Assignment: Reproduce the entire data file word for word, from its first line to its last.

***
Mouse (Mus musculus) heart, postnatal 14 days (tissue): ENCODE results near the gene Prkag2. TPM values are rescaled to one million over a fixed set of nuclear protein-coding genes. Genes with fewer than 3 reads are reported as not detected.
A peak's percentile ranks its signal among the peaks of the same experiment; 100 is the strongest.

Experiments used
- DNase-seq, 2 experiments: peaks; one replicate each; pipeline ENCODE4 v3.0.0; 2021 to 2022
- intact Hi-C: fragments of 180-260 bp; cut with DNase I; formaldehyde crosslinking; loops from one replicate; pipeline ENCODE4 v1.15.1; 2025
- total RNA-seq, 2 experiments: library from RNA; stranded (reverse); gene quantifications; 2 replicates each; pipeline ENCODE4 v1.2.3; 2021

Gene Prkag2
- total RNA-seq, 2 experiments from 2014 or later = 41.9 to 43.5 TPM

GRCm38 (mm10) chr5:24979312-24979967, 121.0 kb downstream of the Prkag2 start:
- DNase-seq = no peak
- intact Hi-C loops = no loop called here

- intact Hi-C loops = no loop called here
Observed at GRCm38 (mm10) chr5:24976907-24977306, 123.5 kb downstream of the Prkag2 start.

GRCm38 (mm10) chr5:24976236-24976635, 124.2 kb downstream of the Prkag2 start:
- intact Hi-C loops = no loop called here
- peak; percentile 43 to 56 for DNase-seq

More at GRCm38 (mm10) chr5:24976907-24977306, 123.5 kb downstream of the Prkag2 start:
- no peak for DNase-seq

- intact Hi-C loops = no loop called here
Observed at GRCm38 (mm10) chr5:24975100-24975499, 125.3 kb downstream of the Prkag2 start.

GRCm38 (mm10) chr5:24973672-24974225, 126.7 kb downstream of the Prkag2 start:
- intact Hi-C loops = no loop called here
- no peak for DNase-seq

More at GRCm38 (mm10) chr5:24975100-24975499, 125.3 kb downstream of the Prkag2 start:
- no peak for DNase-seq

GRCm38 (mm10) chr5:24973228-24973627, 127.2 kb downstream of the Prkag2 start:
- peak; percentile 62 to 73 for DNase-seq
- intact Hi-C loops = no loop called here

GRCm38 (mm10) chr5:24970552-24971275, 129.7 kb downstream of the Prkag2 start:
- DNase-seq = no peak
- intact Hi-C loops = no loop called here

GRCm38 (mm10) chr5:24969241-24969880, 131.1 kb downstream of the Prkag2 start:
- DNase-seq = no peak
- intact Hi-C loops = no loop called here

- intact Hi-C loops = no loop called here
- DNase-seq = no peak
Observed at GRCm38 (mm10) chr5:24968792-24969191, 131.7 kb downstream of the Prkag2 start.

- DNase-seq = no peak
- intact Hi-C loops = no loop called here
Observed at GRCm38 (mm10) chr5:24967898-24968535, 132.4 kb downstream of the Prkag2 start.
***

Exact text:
Mouse (Mus musculus) heart, postnatal 14 days (tissue): ENCODE results near the gene Prkag2. TPM values are rescaled to one million over a fixed set of nuclear protein-coding genes. Genes with fewer than 3 reads are reported as not detected.
A peak's percentile ranks its signal among the peaks of the same experiment; 100 is the strongest.

Experiments used
- DNase-seq, 2 experiments: peaks; one replicate each; pipeline ENCODE4 v3.0.0; 2021 to 2022
- intact Hi-C: fragments of 180-260 bp; cut with DNase I; formaldehyde crosslinking; loops from one replicate; pipeline ENCODE4 v1.15.1; 2025
- total RNA-seq, 2 experiments: library from RNA; stranded (reverse); gene quantifications; 2 replicates each; pipeline ENCODE4 v1.2.3; 2021

Gene Prkag2
- total RNA-seq, 2 experiments from 2014 or later = 41.9 to 43.5 TPM

GRCm38 (mm10) chr5:24979312-24979967, 121.0 kb downstream of the Prkag2 start:
- DNase-seq = no peak
- intact Hi-C loops = no loop called here

- intact Hi-C loops = no loop called here
Observed at GRCm38 (mm10) chr5:24976907-24977306, 123.5 kb downstream of the Prkag2 start.

GRCm38 (mm10) chr5:24976236-24976635, 124.2 kb downstream of the Prkag2 start:
- intact Hi-C loops = no loop called here
- peak; percentile 43 to 56 for DNase-seq

More at GRCm38 (mm10) chr5:24976907-24977306, 123.5 kb downstream of the Prkag2 start:
- no peak for DNase-seq

- intact Hi-C loops = no loop called here
Observed at GRCm38 (mm10) chr5:24975100-24975499, 125.3 kb downstream of the Prkag2 start.

GRCm38 (mm10) chr5:24973672-24974225, 126.7 kb downstream of the Prkag2 start:
- intact Hi-C loops = no loop called here
- no peak for DNase-seq

More at GRCm38 (mm10) chr5:24975100-24975499, 125.3 kb downstream of the Prkag2 start:
- no peak for DNase-seq

GRCm38 (mm10) chr5:24973228-24973627, 127.2 kb downstream of the Prkag2 start:
- peak; percentile 62 to 73 for DNase-seq
- intact Hi-C loops = no loop called here

GRCm38 (mm10) chr5:24970552-24971275, 129.7 kb downstream of the Prkag2 start:
- DNase-seq = no peak
- intact Hi-C loops = no loop called here

GRCm38 (mm10) chr5:24969241-24969880, 131.1 kb downstream of the Prkag2 start:
- DNase-seq = no peak
- intact Hi-C loops = no loop called here

- intact Hi-C loops = no loop called here
- DNase-seq = no peak
Observed at GRCm38 (mm10) chr5:24968792-24969191, 131.7 kb downstream of the Prkag2 start.

- DNase-seq = no peak
- intact Hi-C loops = no loop called here
Observed at GRCm38 (mm10) chr5:24967898-24968535, 132.4 kb downstream of the Prkag2 start.